A pleasant retelling enhanced by a truly original presentation.

READ REVIEW

THE TWELVE DANCING PRINCESSES

A traditional Grimm tale is retold, with mixed results, in chapter form for “confident readers.”

The essential plot elements remain true to earlier versions; shoes are mysteriously worn out, and the king puts to death the princes who fail to find an explanation. An enterprising soldier, with a magic cloak of invisibility given to him by an old woman, follows the princesses through the silver, gold and diamond woods, sees them dancing until dawn with the enchanted princes and tells their secret to the king. Of course, he is rewarded by the hand of the eldest princess in marriage. The princesses have lovely French floral names, but everyone else, including the hero, is nameless. There is no explanation for the princes’ enchantment, and the princesses seem to enjoy the delightful adventure of secretly dancing and feasting. When the enchantment fades away, along with the princes, no one seems to care or wonder. Hoffman employs descriptive language that maintains a sense of old-fashioned syntax while remaining accessible for modern readers. But there is little that is really fresh and interesting. It is Miss Clara’s intricate, three-dimensional creations that capture the imagination. Each illustration is a gem: a photograph of a highly detailed stage set filled with interesting and delightful objects and textures.

A pleasant retelling enhanced by a truly original presentation. (Fairy tale. 7-10)

Pub Date: Oct. 1, 2012

ISBN: 978-1-84686-838-2

Page Count: 64

Publisher: Barefoot

Review Posted Online: Aug. 29, 2012

Kirkus Reviews Issue: Sept. 15, 2012

Did you like this book?

No Comments Yet

Readers will be waiting to see how Charlie faces his next challenge in a series that marks a lovely change of pace from the...

CHARLIE BUMPERS VS. THE TEACHER OF THE YEAR

From the Charlie Bumpers series , Vol. 1

Charlie Bumpers is doomed. The one teacher he never wanted in the whole school turns out to be his fourth-grade teacher.

Charlie recalls third grade, when he accidentally hit the scariest teacher in the whole school with his sneaker. “I know all about you, Charlie Bumpers,” she says menacingly on the first day of fourth grade. Now, in addition to all the hardships of starting school, he has gotten off on the wrong foot with her. Charlie’s dry and dramatic narrative voice clearly reveals the inner life of a 9-year-old—the glass is always half empty, especially in light of a series of well-intentioned events gone awry. It’s quite a litany: “Hitting Mrs. Burke in the head with the sneaker. The messy desk. The swinging on the door. The toilet paper. And now this—the shoe on the roof.” Harley has teamed once again with illustrator Gustavson (Lost and Found, 2012) to create a real-life world in which a likable kid must face the everyday terrors of childhood: enormous bullies, looming teachers and thick gym coaches with huge pointing fingers. Into this series opener, Harley magically weaves the simple lesson that people, even teachers, can surprise you.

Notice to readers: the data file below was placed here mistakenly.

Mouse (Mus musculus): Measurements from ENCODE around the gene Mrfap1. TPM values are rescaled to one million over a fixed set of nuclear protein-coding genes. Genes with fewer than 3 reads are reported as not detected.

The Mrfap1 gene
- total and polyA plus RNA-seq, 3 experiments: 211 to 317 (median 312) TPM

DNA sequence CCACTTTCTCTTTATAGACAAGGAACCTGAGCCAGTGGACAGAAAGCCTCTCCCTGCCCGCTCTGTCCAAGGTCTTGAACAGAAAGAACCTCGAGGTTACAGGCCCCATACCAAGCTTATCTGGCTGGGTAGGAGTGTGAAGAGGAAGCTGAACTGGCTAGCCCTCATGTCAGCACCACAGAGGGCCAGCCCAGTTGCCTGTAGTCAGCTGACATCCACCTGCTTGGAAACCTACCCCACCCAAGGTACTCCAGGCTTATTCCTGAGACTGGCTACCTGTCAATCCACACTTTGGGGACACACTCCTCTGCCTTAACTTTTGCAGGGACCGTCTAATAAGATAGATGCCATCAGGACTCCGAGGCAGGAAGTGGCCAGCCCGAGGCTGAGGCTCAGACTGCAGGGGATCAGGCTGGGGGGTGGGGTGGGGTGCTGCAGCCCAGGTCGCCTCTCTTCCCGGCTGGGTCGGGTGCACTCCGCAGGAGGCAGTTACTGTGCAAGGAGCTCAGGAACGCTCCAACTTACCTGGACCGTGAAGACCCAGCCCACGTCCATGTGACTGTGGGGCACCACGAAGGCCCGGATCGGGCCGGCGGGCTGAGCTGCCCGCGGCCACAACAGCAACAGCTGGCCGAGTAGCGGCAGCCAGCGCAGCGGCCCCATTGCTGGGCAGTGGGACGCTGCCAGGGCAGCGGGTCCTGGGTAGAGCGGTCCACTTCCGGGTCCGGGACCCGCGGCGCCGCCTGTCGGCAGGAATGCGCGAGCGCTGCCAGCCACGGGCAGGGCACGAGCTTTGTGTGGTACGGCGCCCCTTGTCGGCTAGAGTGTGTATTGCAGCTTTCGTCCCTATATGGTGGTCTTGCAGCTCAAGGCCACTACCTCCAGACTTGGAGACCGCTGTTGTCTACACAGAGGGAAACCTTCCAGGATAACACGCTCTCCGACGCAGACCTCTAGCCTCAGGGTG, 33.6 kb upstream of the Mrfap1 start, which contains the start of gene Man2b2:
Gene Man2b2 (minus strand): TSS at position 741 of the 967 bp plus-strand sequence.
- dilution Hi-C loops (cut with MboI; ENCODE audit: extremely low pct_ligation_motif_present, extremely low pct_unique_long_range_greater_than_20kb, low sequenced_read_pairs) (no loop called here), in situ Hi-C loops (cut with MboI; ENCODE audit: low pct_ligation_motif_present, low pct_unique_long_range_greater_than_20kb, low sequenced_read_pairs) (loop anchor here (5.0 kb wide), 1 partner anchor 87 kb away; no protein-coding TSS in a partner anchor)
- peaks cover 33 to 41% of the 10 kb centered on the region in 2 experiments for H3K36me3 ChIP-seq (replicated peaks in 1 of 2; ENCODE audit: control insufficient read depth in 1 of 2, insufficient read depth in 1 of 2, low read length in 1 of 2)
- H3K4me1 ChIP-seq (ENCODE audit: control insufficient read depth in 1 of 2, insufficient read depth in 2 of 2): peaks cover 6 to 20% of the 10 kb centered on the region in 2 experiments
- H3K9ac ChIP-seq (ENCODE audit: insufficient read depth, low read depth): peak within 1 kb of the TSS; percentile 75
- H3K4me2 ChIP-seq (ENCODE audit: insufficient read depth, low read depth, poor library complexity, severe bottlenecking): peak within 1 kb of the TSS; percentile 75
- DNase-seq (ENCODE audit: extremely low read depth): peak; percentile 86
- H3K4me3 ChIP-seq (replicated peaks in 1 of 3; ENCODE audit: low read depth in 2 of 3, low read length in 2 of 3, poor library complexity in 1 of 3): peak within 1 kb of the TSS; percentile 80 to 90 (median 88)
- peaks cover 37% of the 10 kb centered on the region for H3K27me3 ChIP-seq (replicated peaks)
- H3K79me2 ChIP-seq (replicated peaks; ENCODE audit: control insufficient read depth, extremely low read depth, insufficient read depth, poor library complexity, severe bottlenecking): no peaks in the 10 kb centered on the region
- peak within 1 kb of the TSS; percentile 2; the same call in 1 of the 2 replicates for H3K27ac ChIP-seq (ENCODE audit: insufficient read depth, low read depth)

Readers will be waiting to see how Charlie faces his next challenge in a series that marks a lovely change of pace from the sarcasm of Wimpy Kid. (Fiction. 7-10)

Pub Date: Sept. 1, 2013

ISBN: 978-1-56145-732-8

Page Count: 160

Publisher: Peachtree

Review Posted Online: Aug. 14, 2013

Kirkus Reviews Issue: Sept. 1, 2013

Did you like this book?

An uncomplicated opener, with some funny bits and a clear but not heavy agenda.

BOOKMARKS ARE PEOPLE TOO!

From the Here's Hank series , Vol. 1

Hank Zipzer, poster boy for dyslexic middle graders everywhere, stars in a new prequel series highlighting second-grade trials and triumphs.

Hank’s hopes of playing Aqua Fly, a comic-book character, in the upcoming class play founder when, despite plenty of coaching and preparation, he freezes up during tryouts. He is not particularly comforted when his sympathetic teacher adds a nonspeaking role as a bookmark to the play just for him. Following the pattern laid down in his previous appearances as an older child, he gets plenty of help and support from understanding friends (including Ashley Wong, a new apartment-house neighbor). He even manages to turn lemons into lemonade with a quick bit of improv when Nick “the Tick” McKelty, the sneering classmate who took his preferred role, blanks on his lines during the performance. As the aforementioned bully not only chokes in the clutch and gets a demeaning nickname, but is fat, boastful and eats like a pig, the authors’ sensitivity is rather one-sided. Still, Hank has a winning way of bouncing back from adversity, and like the frequent black-and-white line-and-wash drawings, the typeface is designed with easy legibility in mind.

An uncomplicated opener, with some funny bits and a clear but not heavy agenda. (Fiction. 7-9)

Pub Date: Feb. 14, 2014

ISBN: 978-0-448-48239-2

Page Count: 128

Publisher: Grosset & Dunlap

Review Posted Online: Dec. 11, 2013

Kirkus Reviews Issue: Jan. 1, 2014

Did you like this book?

No Comments Yet
more